Text: Solveig Hansen, 2016
1 of 5 people in the world cannot read or write. That is a brutal fact, counting down to the International Literacy Day. It is the birthright of every child to enjoy the joy of reading.
More hard facts: Some 775 million adults lack minimum literacy skills. One in five adults is still not literate and two-thirds of them are women. 60.7 million children are out-of-school and many more attend irregularly or drop out. (Source: Wikipedia)
September 8 is the International Literacy Day, as proclaimed by UNESCO in 1965, with celebrations taking place all around the world. The theme of the 2015 Literacy Day was Literacy and Sustainable Societies. 2016 will mark the 50th anniversary of the International Literacy Day.
Poetry and story writing, global book clubs, open mic nights, read-a-thons where students read as many books as they can within a week, and even reading to a dog (!) to practice your reading skills. Those are some of the ideas proposed by the World Literacy Foundation, a global not-for-profit organization working to lift young people out of poverty through the power of literacy.
When individuals learn to read and write they have the power to transform their own lives. To help solve socio-economic problems facing society, we must start by building a more literate population. Individuals who know how to read and write are more likely to lift themselves out of poverty, improve their and their family’s health, and sustain long-term employment.
– World Literacy Foundation
Not to forget the sheer joy of reading. Do you remember the moment when you cracked the reading code? I do. I was five. Every child has the right to experience that sensation.
A GIANT LEAP
Some moments in life are more pivotal than others. One is when we take our first steps and stand proudly on our own two feet, ready to conquer the world. Another is when we learn to read. I was five when I finally figured out what the words in the books said. I remember how frustrated I had been because I knew all the letters, but I couldn’t combine them into words.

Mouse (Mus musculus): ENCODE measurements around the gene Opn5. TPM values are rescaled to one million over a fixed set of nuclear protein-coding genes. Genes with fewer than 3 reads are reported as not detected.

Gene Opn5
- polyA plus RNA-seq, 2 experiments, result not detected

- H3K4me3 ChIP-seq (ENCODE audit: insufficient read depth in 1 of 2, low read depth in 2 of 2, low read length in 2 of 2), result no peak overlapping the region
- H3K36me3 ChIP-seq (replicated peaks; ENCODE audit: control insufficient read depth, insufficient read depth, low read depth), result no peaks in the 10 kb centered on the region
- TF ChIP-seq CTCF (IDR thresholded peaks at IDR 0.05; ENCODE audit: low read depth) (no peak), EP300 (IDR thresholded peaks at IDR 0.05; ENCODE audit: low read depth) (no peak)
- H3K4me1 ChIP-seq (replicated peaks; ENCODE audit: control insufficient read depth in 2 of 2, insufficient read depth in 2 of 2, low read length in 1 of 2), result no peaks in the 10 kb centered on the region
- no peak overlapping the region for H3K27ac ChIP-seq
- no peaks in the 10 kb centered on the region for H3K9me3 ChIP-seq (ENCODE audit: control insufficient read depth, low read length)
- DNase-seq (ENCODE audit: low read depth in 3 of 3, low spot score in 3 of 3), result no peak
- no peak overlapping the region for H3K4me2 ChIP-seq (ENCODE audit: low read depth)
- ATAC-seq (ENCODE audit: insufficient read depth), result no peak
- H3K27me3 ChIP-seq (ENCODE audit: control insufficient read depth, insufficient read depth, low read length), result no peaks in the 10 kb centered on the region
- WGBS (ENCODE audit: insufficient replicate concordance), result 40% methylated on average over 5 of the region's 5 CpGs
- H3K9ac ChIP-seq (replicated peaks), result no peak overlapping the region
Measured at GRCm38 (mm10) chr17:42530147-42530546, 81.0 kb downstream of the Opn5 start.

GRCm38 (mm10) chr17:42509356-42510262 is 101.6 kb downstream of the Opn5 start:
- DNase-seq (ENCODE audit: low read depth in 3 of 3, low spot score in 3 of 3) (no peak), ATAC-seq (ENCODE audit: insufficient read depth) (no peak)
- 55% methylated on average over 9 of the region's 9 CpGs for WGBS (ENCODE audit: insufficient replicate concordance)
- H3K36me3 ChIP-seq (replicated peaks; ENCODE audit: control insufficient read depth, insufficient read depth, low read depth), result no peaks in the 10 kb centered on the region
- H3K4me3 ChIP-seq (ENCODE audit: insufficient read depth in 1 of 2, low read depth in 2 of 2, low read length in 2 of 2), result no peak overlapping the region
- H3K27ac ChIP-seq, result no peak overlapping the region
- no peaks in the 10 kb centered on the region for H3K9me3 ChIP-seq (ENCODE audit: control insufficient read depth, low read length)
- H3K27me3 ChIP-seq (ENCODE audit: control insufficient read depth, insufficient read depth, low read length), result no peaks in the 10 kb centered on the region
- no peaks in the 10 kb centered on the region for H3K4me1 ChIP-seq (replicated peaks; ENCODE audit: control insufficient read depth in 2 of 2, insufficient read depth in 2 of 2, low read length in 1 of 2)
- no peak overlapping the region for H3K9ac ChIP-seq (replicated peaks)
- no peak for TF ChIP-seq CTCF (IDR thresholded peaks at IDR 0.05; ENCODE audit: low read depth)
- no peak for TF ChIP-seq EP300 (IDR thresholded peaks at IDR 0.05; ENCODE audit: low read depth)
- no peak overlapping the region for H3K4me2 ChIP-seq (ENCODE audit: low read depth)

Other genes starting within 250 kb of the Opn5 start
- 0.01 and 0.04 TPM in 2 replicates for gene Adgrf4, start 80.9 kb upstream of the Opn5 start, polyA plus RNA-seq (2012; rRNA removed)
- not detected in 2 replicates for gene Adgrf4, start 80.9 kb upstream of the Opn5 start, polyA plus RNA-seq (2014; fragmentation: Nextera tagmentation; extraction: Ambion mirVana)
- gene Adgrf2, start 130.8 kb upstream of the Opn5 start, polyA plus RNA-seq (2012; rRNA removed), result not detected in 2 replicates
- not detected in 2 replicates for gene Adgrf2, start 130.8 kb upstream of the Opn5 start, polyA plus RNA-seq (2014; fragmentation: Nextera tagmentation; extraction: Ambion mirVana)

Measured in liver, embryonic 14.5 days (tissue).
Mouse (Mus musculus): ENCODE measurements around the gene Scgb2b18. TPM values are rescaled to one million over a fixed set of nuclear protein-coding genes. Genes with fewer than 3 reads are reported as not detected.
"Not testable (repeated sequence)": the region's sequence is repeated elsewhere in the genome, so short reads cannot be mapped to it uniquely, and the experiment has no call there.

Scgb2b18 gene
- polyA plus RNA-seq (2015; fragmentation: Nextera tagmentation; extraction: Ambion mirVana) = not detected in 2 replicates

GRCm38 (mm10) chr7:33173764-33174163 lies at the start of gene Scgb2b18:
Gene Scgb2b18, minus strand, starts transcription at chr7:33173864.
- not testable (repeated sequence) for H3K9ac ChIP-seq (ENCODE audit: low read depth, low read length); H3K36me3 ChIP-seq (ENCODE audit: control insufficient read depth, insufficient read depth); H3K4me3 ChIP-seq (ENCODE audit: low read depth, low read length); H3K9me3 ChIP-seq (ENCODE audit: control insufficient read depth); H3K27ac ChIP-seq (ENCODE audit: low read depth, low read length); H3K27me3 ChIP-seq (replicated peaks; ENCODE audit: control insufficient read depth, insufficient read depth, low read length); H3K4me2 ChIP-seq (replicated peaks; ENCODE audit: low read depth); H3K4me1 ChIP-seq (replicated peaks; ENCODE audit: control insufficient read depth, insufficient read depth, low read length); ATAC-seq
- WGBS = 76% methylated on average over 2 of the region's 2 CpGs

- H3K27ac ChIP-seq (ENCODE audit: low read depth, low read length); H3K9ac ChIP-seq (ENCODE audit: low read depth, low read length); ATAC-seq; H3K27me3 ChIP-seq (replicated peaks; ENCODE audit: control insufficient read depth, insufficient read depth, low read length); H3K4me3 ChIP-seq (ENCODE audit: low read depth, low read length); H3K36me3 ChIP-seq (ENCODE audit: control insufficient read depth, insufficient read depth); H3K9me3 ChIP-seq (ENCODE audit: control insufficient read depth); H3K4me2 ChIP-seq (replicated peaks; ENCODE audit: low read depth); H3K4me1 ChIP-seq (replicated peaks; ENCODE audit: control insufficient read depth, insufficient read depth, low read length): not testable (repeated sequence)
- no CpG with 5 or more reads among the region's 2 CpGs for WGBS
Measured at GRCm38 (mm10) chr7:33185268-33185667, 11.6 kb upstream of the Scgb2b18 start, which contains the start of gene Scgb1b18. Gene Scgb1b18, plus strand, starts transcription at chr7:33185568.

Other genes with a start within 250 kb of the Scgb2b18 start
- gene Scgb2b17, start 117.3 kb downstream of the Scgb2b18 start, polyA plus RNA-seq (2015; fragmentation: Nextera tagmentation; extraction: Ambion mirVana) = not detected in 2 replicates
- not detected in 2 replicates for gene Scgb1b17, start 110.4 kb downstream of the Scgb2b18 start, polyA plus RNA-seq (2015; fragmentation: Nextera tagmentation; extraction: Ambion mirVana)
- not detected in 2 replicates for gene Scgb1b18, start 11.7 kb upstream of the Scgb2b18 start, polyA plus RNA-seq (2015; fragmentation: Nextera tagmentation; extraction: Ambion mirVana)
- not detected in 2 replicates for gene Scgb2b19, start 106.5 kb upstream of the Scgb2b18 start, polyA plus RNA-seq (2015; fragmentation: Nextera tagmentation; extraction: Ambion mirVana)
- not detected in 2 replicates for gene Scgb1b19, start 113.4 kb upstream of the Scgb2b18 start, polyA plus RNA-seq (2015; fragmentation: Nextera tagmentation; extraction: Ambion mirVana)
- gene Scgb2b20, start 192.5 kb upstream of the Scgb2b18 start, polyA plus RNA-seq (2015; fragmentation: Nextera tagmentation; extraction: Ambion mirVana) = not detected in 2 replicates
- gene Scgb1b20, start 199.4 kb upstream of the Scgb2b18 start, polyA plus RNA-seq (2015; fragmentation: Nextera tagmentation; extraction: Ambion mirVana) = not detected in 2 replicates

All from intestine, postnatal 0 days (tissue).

One day I made an extra effort and read each letter in a story slowly, pronouncing them and trying to put them together: a-a-a l-l-l… Then, all the sudden, the door flung open, letters formed into words, words formed into stories. You know how it is when the fog lifts and you suddenly see the vast landscape around you, or when you draw back the curtains in the morning to have a first look over a new city you arrived at only the night before… that’s how it felt, looking back.
It was a life-changing moment. I became literate from one second to the next, literally. One instant I was just an ordinary earthly child, the next an explorer in a new world that opened up before me. I know exactly what Neil Armstrong must have felt the moment he put his foot on the lunar surface. A giant leap. Nothing less.
Not that I reflected on it at the time. I did not cheer, I did not even bother to tell anyone about my new found skills. I just felt a silent satisfaction and thought, “Finally. About time.”
The first thing I read was a Donald Duck magazine. I lay flat on my back.
(Solveig Hansen, 2016)
The history of International Literacy Day
UNESCO: International Literacy Day 2016
UNESCO Literacy Website
Winners of the UNESCO International Literacy Prizes 2015
World Literacy Foundation
World Literacy Foundation on Facebook
World Literacy Foundation: International Literacy Day
The Malala Fund
Worldreader: Bringing digital books to children